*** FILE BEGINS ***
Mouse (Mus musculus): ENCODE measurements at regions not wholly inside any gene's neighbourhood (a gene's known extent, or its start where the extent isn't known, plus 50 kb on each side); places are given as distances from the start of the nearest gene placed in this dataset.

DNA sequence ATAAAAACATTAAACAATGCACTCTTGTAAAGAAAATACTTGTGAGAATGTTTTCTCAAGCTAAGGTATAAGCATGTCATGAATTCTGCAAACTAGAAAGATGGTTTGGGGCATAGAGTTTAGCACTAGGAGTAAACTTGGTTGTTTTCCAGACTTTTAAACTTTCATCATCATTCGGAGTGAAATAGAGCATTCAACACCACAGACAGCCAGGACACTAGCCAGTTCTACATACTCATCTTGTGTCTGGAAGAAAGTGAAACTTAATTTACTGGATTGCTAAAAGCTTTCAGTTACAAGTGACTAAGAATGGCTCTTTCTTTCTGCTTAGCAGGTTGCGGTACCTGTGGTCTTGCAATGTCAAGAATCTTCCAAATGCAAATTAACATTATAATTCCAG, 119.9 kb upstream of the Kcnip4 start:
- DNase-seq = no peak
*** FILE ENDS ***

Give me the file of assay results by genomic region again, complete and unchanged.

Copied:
Mouse (Mus musculus): ENCODE measurements at regions not wholly inside any gene's neighbourhood (a gene's known extent, or its start where the extent isn't known, plus 50 kb on each side); places are given as distances from the start of the nearest gene placed in this dataset.

DNA sequence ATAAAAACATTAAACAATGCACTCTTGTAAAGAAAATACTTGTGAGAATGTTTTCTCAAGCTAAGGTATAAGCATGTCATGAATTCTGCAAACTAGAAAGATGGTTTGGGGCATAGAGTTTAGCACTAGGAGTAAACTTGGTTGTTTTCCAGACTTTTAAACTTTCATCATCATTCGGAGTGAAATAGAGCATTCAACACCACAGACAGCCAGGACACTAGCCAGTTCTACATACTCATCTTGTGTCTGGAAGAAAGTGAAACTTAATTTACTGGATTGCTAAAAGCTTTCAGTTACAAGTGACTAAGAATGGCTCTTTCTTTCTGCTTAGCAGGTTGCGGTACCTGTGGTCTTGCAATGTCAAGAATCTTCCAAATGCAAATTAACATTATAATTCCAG, 119.9 kb upstream of the Kcnip4 start:
- DNase-seq = no peak